This is the first post by writers from EcoSalon, a conscious culture and fashion website that lives by the motto “Have a heart.”
By Stephanie Rogers
You’ve committed to a healthier lifestyle, buying more fresh produce and switching to organic foods. In the rush to give your diet an eco-makeover, don’t neglect the portion of your kitchen often kept behind closed doors: the pantry. These five simple tips to greening this space will reduce waste, cut clutter, and replace foods harmful to your body—and the planet—with healthier options.
1. Limit processed and packaged foods.
If you grew up eating packaged convenience foods, it may be hard to let them go. But processed foods often contain unhealthy ingredients such as trans fats, which can damage heart health, according to the American Heart Association. Try replacing one type of packaged food at a time, such as chips or cookies, with nourishing whole foods. If you want to ease yourself into it, look for products with no more than five ingredients. As Michael Pollan, author of In Defense of Food and Food Rules, recommends, “Don’t eat anything your great-great-grandmother wouldn’t recognize as food.”
2. Swap plastic for glass.
Plastic food containers are often petroleum-based, says the USDA, and can contain chemicals like bisphenol-A (BPA) or phthalates that have questionable effects on our bodies. Instead, try using glass canisters or large mason jars. These materials aren’t costly—you can pick them up for around $1 each—and they put all of your food on display at a glance so you can see what’s on hand and what needs replenishing.
3. Buy in bulk.
Beans, grains, and pulses are some nonperishable foods that can stock your kitchen. Together, they provide a highly nutritious source of vegetarian protein. Avoid refined grains like white rice, which are processed to remove the bran or hull, resulting in less fiber and fewer nutrients. Whole grains such as brown rice, quinoa, bulgur, amaranth, and oats can help reduce blood cholesterol levels and may lower risk of heart disease, the AHA says. Buying whole grains in bulk can make them less expensive and cuts down on overall packaging.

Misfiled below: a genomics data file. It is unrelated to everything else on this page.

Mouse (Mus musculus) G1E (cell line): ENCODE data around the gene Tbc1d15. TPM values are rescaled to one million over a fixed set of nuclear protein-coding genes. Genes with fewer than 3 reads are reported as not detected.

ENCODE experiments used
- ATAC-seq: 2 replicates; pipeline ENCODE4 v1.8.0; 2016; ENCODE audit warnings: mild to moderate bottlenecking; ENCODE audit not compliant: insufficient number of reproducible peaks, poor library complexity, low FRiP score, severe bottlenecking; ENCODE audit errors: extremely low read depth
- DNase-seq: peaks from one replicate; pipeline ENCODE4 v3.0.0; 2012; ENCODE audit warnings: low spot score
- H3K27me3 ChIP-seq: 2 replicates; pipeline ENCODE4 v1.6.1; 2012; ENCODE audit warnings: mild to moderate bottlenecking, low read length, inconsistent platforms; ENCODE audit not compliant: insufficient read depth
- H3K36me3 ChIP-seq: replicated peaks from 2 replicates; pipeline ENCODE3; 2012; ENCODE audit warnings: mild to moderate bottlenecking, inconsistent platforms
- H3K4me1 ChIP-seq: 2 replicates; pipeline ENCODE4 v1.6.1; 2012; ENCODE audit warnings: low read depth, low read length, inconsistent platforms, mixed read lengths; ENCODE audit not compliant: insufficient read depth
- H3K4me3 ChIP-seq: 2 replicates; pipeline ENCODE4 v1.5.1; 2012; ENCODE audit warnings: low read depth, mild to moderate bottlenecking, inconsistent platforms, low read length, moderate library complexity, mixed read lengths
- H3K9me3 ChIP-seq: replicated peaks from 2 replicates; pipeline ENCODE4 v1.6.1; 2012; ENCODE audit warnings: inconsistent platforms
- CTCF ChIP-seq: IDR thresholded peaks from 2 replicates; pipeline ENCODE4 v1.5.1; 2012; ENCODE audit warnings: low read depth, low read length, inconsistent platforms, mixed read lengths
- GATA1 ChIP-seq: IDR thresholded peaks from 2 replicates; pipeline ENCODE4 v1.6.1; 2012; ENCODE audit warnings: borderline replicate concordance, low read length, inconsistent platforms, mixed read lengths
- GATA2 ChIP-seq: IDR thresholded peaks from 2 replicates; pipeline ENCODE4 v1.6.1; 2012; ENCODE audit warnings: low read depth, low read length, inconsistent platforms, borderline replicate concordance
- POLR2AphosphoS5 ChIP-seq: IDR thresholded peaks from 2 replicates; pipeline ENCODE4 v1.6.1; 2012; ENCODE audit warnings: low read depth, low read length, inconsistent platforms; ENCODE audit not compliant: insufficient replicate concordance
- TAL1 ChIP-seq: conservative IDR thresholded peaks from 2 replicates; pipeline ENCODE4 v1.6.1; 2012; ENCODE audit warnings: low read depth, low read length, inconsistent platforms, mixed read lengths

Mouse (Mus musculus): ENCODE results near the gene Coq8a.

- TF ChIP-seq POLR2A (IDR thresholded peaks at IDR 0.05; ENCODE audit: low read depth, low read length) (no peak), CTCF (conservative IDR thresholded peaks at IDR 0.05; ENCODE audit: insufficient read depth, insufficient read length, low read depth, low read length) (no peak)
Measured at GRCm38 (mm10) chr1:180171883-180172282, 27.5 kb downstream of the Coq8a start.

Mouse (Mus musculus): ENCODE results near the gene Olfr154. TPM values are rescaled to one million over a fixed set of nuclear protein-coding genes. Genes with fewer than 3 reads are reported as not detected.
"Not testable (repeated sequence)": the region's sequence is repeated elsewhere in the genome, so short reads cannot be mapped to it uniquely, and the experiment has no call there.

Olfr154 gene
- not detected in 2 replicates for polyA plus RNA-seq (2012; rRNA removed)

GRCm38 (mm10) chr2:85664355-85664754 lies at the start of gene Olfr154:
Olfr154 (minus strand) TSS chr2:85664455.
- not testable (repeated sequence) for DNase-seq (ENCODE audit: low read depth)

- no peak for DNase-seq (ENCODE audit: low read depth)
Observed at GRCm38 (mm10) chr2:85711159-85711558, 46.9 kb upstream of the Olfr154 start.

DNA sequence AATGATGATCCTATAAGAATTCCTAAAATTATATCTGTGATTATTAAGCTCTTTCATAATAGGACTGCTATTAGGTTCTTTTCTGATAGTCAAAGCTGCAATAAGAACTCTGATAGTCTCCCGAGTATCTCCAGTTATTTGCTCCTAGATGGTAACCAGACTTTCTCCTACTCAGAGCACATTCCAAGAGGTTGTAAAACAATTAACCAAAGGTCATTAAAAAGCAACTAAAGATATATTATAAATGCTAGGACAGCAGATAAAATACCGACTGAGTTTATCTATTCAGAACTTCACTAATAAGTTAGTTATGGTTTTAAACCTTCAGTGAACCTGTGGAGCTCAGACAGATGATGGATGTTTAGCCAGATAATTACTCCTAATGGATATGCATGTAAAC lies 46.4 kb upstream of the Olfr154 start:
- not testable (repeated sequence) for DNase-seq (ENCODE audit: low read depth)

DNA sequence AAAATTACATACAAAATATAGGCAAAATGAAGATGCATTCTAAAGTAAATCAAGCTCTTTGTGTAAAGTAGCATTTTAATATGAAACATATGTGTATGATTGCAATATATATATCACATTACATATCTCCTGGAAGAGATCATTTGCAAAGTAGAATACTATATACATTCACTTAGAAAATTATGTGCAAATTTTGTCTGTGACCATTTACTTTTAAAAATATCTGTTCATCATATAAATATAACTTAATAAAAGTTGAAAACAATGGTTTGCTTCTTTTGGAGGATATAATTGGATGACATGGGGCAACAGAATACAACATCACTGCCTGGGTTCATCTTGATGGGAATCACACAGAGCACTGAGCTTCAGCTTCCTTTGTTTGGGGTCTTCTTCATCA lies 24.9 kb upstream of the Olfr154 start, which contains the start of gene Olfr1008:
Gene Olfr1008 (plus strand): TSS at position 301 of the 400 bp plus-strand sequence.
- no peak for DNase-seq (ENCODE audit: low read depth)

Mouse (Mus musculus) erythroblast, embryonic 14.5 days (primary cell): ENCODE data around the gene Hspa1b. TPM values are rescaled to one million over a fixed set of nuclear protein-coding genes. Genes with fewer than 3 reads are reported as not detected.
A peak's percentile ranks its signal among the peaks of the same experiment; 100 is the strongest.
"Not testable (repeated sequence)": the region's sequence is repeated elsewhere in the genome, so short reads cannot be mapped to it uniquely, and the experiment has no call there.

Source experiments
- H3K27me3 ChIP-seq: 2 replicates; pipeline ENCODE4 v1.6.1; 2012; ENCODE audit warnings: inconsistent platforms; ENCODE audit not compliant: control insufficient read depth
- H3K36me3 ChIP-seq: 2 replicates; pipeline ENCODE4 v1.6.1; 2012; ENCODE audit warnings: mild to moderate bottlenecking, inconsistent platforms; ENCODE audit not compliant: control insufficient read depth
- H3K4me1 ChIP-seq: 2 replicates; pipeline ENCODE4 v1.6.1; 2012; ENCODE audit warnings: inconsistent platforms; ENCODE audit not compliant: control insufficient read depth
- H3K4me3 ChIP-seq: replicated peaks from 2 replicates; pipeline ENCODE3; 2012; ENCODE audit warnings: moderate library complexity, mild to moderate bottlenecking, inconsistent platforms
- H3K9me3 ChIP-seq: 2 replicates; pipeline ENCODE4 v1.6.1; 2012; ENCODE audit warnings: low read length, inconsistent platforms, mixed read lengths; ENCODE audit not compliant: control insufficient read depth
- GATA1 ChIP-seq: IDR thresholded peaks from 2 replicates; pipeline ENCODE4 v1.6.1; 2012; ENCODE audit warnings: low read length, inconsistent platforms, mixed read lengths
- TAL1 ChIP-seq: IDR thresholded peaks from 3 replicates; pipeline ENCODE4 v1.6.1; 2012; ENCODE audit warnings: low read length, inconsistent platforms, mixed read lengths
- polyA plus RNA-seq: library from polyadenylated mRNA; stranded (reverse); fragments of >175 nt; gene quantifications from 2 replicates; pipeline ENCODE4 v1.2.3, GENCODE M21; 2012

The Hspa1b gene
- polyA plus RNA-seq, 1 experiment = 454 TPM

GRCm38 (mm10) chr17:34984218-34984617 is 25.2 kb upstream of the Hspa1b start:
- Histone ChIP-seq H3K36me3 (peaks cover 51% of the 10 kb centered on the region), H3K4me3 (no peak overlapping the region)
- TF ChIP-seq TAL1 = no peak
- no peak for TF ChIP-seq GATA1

4. Cut back on canned goods.
There’s a reason canned goods are so popular: They’re inexpensive, long lasting, and cook up instantly. But while canned goods can help in a pinch, many of them, such as beans, tomatoes, vegetables, and soups, are stratospherically high in sodium. For example, one popular brand of chicken noodle soup contains 890 milligrams of sodium per serving—nearly 40% of the 2,300-milligram daily cap recommended by the CDC. And according to the FDA, can lining typically includes BPA, a chemical found to interfere with hormonal functioning.
5. Store foods properly to prevent spoilage.
Unnecessary waste is the opposite of green. Cut back on the amount of food you trash weekly by extending each pantry item’s shelf life through proper storage. Keep a permanent marker nearby—in the pantry, in a kitchen drawer—to mark the purchase date on each item, or create labels on your glass jars and canisters with chalkboard paint. Keep onions, garlic, and potatoes in a breathable cloth sack or a brown paper bag in a cool, shady spot. Be sure that your canisters have tight-fitting lids. Use metal tins for items that keep best in a dark place, such as tea bags, coffee, and yeast.
Stephanie Rogers, a writer for EcoSalon, currently resides in North Carolina where she covers a variety of green topics, from sustainability to food.